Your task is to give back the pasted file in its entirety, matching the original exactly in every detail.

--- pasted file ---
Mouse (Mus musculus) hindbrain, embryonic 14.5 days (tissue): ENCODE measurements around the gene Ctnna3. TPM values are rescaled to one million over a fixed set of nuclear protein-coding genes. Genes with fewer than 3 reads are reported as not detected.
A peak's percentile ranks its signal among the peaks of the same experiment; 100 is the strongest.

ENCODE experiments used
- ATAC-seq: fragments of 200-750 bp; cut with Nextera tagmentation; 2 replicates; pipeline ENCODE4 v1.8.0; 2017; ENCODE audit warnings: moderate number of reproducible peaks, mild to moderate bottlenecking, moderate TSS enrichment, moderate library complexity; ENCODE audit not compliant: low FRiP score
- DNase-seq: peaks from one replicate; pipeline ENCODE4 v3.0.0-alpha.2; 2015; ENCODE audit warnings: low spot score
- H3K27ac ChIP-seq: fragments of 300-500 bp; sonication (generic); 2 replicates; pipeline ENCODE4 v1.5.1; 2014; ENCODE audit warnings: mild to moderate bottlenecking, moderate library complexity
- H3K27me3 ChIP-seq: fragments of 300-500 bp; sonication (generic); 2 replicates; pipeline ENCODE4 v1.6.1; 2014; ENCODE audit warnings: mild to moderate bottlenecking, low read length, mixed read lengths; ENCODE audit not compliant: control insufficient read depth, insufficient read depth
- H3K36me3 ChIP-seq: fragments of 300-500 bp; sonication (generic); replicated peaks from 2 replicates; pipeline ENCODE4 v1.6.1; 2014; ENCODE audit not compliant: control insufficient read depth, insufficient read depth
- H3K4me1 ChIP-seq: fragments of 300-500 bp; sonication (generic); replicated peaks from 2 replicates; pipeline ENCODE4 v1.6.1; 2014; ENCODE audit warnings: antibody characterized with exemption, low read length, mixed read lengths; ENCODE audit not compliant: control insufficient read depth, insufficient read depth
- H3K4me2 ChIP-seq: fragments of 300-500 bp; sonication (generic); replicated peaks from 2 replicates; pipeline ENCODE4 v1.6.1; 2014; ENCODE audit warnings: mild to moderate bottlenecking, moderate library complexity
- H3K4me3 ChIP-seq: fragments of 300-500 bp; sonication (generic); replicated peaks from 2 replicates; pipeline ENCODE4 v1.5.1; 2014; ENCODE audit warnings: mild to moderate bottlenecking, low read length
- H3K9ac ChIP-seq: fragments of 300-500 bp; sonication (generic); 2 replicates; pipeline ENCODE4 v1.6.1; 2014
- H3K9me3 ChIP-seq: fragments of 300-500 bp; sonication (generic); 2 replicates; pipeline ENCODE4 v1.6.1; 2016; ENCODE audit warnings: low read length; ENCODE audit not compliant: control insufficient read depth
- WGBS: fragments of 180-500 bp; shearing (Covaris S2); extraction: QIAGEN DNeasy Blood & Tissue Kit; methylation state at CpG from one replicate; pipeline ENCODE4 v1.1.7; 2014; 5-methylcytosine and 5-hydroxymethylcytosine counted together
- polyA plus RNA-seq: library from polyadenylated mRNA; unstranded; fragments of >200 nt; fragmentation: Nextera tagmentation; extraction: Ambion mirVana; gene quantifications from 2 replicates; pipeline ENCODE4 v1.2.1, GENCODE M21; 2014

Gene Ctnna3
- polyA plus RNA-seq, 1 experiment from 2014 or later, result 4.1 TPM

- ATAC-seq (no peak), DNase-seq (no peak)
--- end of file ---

Mouse (Mus musculus) hindbrain, embryonic 14.5 days (tissue): ENCODE measurements around the gene Ctnna3. TPM values are rescaled to one million over a fixed set of nuclear protein-coding genes. Genes with fewer than 3 reads are reported as not detected.
A peak's percentile ranks its signal among the peaks of the same experiment; 100 is the strongest.

ENCODE experiments used
- ATAC-seq: fragments of 200-750 bp; cut with Nextera tagmentation; 2 replicates; pipeline ENCODE4 v1.8.0; 2017; ENCODE audit warnings: moderate number of reproducible peaks, mild to moderate bottlenecking, moderate TSS enrichment, moderate library complexity; ENCODE audit not compliant: low FRiP score
- DNase-seq: peaks from one replicate; pipeline ENCODE4 v3.0.0-alpha.2; 2015; ENCODE audit warnings: low spot score
- H3K27ac ChIP-seq: fragments of 300-500 bp; sonication (generic); 2 replicates; pipeline ENCODE4 v1.5.1; 2014; ENCODE audit warnings: mild to moderate bottlenecking, moderate library complexity
- H3K27me3 ChIP-seq: fragments of 300-500 bp; sonication (generic); 2 replicates; pipeline ENCODE4 v1.6.1; 2014; ENCODE audit warnings: mild to moderate bottlenecking, low read length, mixed read lengths; ENCODE audit not compliant: control insufficient read depth, insufficient read depth
- H3K36me3 ChIP-seq: fragments of 300-500 bp; sonication (generic); replicated peaks from 2 replicates; pipeline ENCODE4 v1.6.1; 2014; ENCODE audit not compliant: control insufficient read depth, insufficient read depth
- H3K4me1 ChIP-seq: fragments of 300-500 bp; sonication (generic); replicated peaks from 2 replicates; pipeline ENCODE4 v1.6.1; 2014; ENCODE audit warnings: antibody characterized with exemption, low read length, mixed read lengths; ENCODE audit not compliant: control insufficient read depth, insufficient read depth
- H3K4me2 ChIP-seq: fragments of 300-500 bp; sonication (generic); replicated peaks from 2 replicates; pipeline ENCODE4 v1.6.1; 2014; ENCODE audit warnings: mild to moderate bottlenecking, moderate library complexity
- H3K4me3 ChIP-seq: fragments of 300-500 bp; sonication (generic); replicated peaks from 2 replicates; pipeline ENCODE4 v1.5.1; 2014; ENCODE audit warnings: mild to moderate bottlenecking, low read length
- H3K9ac ChIP-seq: fragments of 300-500 bp; sonication (generic); 2 replicates; pipeline ENCODE4 v1.6.1; 2014
- H3K9me3 ChIP-seq: fragments of 300-500 bp; sonication (generic); 2 replicates; pipeline ENCODE4 v1.6.1; 2016; ENCODE audit warnings: low read length; ENCODE audit not compliant: control insufficient read depth
- WGBS: fragments of 180-500 bp; shearing (Covaris S2); extraction: QIAGEN DNeasy Blood & Tissue Kit; methylation state at CpG from one replicate; pipeline ENCODE4 v1.1.7; 2014; 5-methylcytosine and 5-hydroxymethylcytosine counted together
- polyA plus RNA-seq: library from polyadenylated mRNA; unstranded; fragments of >200 nt; fragmentation: Nextera tagmentation; extraction: Ambion mirVana; gene quantifications from 2 replicates; pipeline ENCODE4 v1.2.1, GENCODE M21; 2014

Gene Ctnna3
- polyA plus RNA-seq, 1 experiment from 2014 or later, result 4.1 TPM

- ATAC-seq (no peak), DNase-seq (no peak)